There are no established requirements or voluntary standards for electrically broadcasting information to identify an unmanned aircraft while it’s in the air. To help protect the public and the National Airspace System from such drones, the Federal Aviation Administration (FAA) has formed an Unmanned Aircraft Systems Identification and Tracking Aviation Rulemaking Committee (UAS-ID ARC) to help create standards for identifying and tracking unmanned aircraft during operations. In December 2015, the FAA issued a requirement for small UAS owners to mark their aircraft with a unique identifier, but it did not include provisions for identifying UAS while in flight. Now, recognizing the value of remote identification for safety of the public and National Airspace System, the UAS-ID ARC will inform the FAA on available remote identification and tracking technologies, expose shortfalls in available standards, and make recommendations for how remote identification may be implemented.

The committee’s membership includes representatives from the unmanned aircraft industry, the aviation community, industry member organizations, manufacturers, researchers, law enforcement, and standards groups.

The rulemaking committee will:

  • Identify, categorize, and recommend available and emerging technologies for remote identification, tracking of UAS
  • Identify requirements for meeting security and public safety needs of law enforcement, homeland defense, national security communities for remote identification and tracking
  • Evaluate feasibility/affordability of available technical solutions; determine how well they address the needs of law enforcement and air traffic control

Eventually, the recommendations the committee produces could pave the way for drone flights over people and beyond visual line of sight.

Kratos awarded drone system contract

San Diego, California-based Kratos Defense & Security Solutions’ Unmanned Systems Division (USD) had its U.S. Navy contract amended for first-year low-rate initial production (LRIP 1) of BQM-177A subsonic aerial target (SSAT) drone systems. The order, including contractor logistics support and equipment, is valued at more than $37 million.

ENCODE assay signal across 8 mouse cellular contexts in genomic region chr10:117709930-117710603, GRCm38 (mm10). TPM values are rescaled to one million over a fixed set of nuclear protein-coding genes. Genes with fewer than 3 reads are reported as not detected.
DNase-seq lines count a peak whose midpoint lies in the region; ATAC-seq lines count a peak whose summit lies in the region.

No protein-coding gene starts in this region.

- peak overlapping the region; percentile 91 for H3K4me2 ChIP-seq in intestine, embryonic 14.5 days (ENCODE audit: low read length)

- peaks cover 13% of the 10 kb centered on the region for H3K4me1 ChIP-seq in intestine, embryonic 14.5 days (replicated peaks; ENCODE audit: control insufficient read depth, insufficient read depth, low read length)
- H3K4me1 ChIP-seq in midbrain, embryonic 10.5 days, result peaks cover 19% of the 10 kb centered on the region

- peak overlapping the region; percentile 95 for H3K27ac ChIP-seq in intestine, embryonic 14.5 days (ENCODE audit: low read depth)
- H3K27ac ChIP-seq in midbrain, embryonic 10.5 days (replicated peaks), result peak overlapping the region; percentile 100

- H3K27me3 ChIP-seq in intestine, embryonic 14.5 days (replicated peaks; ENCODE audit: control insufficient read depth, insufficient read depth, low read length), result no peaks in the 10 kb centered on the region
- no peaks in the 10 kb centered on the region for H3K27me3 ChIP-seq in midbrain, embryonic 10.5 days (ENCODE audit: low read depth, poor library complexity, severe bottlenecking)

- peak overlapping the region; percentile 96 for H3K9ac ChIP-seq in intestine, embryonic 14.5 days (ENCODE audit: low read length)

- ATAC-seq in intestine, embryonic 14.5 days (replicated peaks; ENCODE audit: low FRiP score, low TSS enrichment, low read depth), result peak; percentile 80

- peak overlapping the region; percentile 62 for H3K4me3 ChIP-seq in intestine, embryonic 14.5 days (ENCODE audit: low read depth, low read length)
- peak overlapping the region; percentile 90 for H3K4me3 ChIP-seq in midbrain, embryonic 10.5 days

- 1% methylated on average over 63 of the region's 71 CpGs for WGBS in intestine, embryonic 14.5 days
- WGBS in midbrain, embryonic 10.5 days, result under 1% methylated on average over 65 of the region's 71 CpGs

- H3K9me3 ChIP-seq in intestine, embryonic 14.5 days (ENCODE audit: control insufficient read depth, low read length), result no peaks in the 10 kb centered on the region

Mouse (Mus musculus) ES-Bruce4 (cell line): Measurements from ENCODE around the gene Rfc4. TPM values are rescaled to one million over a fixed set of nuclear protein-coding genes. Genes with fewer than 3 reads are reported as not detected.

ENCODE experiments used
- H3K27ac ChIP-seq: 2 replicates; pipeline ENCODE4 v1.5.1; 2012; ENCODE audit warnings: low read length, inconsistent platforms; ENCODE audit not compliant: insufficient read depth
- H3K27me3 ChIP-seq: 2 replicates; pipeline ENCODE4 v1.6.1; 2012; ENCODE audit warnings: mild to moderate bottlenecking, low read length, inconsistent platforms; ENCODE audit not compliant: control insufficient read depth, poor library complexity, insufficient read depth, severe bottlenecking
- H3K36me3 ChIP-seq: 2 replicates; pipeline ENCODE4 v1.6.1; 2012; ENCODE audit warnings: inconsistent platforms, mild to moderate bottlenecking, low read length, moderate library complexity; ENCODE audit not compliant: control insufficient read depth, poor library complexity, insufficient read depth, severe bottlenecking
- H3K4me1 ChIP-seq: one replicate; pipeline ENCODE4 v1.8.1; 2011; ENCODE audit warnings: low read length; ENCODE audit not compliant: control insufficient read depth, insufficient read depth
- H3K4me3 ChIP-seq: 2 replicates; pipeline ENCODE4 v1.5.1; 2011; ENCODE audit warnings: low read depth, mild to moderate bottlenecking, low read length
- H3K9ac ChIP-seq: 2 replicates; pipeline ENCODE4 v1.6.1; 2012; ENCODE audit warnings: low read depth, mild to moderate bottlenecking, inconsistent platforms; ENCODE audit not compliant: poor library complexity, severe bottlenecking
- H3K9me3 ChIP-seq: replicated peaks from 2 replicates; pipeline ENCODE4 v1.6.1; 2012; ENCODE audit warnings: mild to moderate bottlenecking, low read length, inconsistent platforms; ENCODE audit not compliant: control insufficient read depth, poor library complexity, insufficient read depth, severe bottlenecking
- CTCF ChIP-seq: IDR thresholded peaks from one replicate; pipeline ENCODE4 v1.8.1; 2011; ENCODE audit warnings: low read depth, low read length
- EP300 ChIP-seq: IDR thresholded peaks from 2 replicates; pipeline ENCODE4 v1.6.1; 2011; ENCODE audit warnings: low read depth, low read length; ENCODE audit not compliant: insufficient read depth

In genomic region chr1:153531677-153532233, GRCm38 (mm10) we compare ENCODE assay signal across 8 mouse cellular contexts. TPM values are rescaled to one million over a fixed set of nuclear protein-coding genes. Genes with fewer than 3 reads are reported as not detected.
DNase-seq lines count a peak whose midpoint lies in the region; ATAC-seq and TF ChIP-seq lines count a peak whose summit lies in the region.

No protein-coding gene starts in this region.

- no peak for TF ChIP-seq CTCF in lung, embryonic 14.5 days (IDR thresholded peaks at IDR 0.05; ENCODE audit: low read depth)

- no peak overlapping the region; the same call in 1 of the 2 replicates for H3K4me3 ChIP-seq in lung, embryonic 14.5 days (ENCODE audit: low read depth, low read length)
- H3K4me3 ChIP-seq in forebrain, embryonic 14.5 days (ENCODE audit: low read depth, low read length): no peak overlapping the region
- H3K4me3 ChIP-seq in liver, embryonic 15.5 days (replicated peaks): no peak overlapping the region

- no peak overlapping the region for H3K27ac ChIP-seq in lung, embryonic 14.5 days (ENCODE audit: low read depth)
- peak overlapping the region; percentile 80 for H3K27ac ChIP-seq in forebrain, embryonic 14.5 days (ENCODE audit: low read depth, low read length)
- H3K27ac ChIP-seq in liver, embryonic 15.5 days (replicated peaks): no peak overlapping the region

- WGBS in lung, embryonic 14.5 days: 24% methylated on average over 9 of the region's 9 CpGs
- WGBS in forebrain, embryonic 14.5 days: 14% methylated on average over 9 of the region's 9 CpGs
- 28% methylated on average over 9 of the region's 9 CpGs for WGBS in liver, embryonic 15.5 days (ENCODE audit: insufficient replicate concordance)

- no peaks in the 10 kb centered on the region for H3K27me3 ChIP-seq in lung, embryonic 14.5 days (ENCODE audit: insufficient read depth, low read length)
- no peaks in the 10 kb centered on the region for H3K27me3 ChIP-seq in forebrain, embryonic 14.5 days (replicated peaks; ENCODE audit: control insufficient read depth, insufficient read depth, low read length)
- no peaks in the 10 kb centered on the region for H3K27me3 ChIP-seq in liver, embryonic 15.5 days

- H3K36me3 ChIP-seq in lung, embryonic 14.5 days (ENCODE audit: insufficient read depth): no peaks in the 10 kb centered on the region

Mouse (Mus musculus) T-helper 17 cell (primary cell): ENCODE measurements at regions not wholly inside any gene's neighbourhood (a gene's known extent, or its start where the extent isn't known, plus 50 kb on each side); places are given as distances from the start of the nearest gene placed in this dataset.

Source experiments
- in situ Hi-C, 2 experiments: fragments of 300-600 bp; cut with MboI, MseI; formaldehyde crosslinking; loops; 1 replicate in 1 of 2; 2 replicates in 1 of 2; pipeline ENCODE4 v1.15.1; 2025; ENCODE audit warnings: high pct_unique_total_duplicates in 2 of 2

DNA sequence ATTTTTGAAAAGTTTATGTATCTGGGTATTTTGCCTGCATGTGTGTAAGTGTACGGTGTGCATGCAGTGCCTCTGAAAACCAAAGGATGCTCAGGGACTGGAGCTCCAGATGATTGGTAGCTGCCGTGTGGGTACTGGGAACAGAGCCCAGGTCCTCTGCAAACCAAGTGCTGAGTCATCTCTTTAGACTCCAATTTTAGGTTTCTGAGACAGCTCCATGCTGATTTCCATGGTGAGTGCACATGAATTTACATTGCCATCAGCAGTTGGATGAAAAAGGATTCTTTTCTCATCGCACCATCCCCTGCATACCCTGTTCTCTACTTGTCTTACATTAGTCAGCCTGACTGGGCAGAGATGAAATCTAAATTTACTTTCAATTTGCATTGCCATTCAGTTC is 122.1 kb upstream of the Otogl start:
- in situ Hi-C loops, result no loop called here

The SSAT program is a high-fidelity target that replicates subsonic anti-ship cruise missile threats in fleet training and weapon system testing. The BQM-177A will initially augment, and eventually replace, the existing BQM-74E Chukar targets with longer range, lower cruise altitudes, and greater maneuverability.

The BQM-177A, based on Kratos’ BQM-167X, is derived from the BQM-167A Skeeter target currently being supplied to the U.S. Air Force. The BQM-177A introduces a new fuselage with area ruling, high-mounted wings, and an internally integrated MicroTurbo TR-60-5+ turbo jet engine for reduced transonic drag. It can support various mission requirements by carrying a variety of internal and wingtip-mounted payloads, including electronic counter measures, active and passive radar augmentation, infrared, identification friend or foe, internal chaff, flare dispensing, threat emitter simulators, smoke, and scoring.

Earlier this year, Kratos’ USD officials announced receipt of an order from an unnamed U.S. government customer for six high-performance, unmanned aerial drone system aircraft.